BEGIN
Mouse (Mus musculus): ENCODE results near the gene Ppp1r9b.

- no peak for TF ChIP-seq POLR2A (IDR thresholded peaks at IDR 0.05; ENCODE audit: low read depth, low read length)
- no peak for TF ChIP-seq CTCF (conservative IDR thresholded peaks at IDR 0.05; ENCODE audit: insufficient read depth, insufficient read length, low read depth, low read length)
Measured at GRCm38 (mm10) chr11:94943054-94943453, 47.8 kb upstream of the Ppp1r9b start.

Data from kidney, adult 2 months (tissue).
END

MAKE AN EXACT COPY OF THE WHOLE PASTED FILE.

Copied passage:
Mouse (Mus musculus): ENCODE results near the gene Ppp1r9b.

- no peak for TF ChIP-seq POLR2A (IDR thresholded peaks at IDR 0.05; ENCODE audit: low read depth, low read length)
- no peak for TF ChIP-seq CTCF (conservative IDR thresholded peaks at IDR 0.05; ENCODE audit: insufficient read depth, insufficient read length, low read depth, low read length)
Measured at GRCm38 (mm10) chr11:94943054-94943453, 47.8 kb upstream of the Ppp1r9b start.

Data from kidney, adult 2 months (tissue).